How Big Tech Companies Are Disrupting the Digital Health Market

In the last five years, big tech companies such as Amazon, Microsoft and Alphabet have been trying to gain a firm foothold in the digital health market. And there’s a simple explanation for this: the aging baby boomer and the rising cost of healthcare.

Wearable technology in combination with Artificial Intelligence (AI) is being used to detect health conditions such as heart disease, stroke and cancer. AI is enabling doctors to perform robotic surgery with precision, reducing the risk of post-surgery complications. Surgeons are also routinely utilizing Augmented Reality (AR) and Virtual Reality during surgical procedure.

Last year, Microsoft launched Healthcare NExT, a new initiative aimed at transforming the healthcare sector by leveraging its existing AI work and Azure cloud resources, reports MicroSmallCap. Microsoft said its new service will help healthcare companies store patient data in the cloud and a Healthcare Bot service that will be integrated with Electronic Health Records. To facilitate this, the tech giant is integrating robots, voice recognition, and cognitive services into new collaborative healthcare applications.

In January, Verily, the life sciences division of Alphabet, Google’s parent company, raised $1 billion from investors to support its healthcare projects beyond merely research. This funding should help Verily advance their ongoing projects in healthcare. Many of the projects on which the company is working are focused on research. One example of such project is a study being conducted in conjunction with Gilead Sciences–a research-based biopharmaceutical company–that aims to identify the genomic cause of inflammatory disease.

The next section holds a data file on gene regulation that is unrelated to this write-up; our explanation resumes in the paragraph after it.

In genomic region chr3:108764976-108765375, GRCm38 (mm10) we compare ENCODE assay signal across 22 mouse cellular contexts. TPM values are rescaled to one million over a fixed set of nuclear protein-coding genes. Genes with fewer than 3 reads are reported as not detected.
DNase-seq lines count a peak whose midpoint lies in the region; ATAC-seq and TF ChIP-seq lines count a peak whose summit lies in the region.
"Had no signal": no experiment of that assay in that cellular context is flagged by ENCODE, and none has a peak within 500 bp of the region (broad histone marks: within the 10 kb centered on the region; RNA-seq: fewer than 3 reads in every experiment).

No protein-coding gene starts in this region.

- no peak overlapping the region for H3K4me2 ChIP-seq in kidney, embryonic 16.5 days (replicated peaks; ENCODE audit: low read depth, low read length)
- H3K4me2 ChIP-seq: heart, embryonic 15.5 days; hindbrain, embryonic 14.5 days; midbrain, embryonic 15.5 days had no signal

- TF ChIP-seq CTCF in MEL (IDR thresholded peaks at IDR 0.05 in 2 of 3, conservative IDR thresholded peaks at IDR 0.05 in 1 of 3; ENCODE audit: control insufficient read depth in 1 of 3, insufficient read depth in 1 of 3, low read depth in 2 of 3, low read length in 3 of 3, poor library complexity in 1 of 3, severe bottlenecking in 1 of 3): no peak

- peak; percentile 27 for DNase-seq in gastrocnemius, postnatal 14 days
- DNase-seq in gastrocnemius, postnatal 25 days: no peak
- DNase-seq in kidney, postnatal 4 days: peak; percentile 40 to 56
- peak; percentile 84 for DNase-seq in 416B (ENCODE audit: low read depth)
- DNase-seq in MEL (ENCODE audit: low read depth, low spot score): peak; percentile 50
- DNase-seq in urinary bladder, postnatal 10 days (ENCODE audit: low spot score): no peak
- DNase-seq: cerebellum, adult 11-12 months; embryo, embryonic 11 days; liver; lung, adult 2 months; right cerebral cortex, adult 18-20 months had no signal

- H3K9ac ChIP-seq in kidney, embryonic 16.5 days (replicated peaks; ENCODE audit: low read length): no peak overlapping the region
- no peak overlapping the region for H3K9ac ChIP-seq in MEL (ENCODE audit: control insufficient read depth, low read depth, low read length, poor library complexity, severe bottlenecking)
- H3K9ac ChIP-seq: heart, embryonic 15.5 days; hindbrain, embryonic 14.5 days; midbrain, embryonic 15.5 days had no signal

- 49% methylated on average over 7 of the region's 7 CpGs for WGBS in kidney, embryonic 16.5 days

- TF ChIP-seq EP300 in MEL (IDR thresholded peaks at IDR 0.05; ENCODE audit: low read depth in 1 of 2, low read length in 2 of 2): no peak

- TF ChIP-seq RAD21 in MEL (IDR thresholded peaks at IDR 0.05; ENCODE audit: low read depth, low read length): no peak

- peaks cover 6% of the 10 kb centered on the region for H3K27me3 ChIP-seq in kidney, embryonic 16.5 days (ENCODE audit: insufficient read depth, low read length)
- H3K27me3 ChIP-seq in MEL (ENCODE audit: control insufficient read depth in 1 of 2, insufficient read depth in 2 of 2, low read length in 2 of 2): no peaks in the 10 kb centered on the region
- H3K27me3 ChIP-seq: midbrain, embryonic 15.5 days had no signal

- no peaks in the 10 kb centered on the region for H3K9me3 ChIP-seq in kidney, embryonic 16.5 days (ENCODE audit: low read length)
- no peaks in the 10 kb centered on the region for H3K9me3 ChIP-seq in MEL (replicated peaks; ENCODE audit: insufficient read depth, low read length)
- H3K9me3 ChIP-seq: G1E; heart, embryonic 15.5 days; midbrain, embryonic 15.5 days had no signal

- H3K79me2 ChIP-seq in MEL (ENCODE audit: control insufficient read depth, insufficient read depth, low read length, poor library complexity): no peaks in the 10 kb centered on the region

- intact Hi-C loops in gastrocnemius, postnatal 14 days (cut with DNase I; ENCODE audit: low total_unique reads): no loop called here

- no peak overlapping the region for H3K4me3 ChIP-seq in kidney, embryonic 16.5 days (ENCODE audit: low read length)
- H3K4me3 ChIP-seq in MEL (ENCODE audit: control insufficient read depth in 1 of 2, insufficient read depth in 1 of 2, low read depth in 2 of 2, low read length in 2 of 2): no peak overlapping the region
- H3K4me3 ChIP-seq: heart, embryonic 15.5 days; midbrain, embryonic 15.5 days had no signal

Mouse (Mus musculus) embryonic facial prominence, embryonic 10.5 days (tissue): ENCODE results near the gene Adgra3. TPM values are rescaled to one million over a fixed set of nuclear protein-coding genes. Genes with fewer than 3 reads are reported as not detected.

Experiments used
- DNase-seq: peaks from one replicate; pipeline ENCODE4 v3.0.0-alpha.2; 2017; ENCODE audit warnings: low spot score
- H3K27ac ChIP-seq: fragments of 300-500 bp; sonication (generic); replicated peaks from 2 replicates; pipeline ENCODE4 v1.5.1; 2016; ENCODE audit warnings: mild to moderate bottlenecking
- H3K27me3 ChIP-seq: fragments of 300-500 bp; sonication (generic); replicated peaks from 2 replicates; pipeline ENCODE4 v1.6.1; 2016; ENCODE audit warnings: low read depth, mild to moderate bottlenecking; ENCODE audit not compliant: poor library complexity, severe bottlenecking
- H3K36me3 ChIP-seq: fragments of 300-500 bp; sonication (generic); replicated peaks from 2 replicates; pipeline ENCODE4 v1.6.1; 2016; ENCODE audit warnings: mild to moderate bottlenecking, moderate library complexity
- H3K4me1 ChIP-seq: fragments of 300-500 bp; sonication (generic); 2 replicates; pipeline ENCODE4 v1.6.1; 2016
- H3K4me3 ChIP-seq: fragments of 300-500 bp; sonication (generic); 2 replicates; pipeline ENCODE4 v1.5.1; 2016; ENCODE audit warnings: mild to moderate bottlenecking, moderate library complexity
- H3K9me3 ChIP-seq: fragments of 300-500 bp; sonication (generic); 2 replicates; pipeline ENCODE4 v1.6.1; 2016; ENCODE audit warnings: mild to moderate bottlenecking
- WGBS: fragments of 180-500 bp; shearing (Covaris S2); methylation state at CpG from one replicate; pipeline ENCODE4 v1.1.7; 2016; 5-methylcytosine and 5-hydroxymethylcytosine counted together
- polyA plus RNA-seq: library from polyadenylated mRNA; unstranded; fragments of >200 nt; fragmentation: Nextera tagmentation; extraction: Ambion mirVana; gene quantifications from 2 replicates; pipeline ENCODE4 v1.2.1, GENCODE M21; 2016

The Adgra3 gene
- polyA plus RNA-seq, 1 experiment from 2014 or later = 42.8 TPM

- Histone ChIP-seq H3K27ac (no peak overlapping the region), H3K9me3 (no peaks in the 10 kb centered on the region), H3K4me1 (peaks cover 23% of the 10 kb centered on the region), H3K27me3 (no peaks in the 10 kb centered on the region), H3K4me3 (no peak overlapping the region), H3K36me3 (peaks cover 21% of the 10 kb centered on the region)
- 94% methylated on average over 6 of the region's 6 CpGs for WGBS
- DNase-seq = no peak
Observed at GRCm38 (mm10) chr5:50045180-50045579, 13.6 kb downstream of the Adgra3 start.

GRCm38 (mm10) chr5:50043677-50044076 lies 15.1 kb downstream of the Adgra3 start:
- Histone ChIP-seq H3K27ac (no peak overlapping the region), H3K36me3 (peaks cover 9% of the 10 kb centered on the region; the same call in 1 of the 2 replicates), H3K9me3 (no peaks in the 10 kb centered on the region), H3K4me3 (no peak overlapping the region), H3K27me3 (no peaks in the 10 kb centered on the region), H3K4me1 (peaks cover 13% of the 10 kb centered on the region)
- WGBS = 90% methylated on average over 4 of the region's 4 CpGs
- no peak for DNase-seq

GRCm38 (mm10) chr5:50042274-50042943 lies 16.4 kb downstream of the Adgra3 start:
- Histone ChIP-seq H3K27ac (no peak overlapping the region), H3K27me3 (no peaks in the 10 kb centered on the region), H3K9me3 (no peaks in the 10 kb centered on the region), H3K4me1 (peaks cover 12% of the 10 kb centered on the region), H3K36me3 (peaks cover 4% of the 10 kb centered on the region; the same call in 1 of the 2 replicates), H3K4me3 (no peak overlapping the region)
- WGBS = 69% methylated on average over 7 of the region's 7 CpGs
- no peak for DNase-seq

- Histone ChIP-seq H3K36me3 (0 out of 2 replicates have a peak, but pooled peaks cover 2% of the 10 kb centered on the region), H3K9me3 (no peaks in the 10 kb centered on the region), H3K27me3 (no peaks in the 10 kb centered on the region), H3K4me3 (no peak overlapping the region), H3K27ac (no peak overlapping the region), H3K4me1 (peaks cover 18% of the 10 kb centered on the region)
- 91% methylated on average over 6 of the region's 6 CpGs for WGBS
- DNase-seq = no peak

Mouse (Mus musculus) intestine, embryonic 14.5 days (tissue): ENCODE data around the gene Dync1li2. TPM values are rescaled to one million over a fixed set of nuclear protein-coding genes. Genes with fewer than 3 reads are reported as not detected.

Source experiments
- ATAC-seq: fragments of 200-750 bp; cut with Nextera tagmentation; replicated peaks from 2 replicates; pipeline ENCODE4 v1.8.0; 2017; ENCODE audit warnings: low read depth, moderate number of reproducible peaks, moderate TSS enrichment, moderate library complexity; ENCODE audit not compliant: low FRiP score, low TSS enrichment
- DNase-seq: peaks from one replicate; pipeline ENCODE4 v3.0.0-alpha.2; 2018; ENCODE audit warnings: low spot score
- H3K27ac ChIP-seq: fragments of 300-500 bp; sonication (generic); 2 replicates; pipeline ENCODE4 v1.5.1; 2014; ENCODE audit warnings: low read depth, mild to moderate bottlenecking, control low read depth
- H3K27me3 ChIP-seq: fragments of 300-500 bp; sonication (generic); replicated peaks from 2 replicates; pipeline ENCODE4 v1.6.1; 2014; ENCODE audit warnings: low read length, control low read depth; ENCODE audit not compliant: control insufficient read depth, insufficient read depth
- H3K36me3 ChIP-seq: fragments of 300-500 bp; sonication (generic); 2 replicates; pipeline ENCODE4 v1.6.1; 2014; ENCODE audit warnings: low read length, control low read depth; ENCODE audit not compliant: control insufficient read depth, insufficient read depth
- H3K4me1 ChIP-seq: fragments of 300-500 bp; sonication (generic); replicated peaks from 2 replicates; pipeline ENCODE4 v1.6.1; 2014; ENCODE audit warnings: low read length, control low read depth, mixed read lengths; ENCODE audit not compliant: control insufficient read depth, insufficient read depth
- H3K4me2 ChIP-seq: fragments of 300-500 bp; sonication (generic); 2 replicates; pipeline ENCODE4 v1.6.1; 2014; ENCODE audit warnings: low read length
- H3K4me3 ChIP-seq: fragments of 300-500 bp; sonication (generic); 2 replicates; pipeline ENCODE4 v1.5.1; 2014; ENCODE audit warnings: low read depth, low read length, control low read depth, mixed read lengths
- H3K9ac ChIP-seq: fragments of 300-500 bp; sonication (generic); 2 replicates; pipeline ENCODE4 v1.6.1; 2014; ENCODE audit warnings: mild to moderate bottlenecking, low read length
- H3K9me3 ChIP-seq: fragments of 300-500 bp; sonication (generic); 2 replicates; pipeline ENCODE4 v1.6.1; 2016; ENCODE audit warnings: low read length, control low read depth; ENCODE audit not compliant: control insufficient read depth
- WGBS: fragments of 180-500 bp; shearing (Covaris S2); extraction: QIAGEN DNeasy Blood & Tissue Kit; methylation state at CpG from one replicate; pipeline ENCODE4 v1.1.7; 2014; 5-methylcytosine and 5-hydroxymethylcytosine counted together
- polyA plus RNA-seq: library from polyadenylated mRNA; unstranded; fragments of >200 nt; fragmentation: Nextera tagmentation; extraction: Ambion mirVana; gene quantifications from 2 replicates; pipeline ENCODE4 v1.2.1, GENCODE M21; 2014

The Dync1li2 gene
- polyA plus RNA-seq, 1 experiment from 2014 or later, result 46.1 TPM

By Sam Draper | Wearable Technologies

Image Credit: Microsoft

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About Peter Coffaro 629 Articles
A growth-driven and strategic executive, Peter Coffaro commands more than 20 years of progressive management success within the medical device industry. As a District Sales Manager for Stryker Orthopaedics, Peter was responsible for managing and directing a regional sales force to achieve sales and profit goals within the Rocky Mountain region. Previously, he was the Director of Sales & Marketing for Amp Orthopedics. In this role, Peter was responsible for planning, developing, and leading all sales and marketing initiatives. Peter is a former orthopedic distributor in the Pacific Northwest. He has also worked with DePuy Orthopaedics as well as Zimmer, and held positions in sales, sales training, and sales management. Peter has an extensive background in organizational development, business development, sales management, negotiating and P&L management. Peter holds a B.S. degree in Biology from Northern Illinois University.

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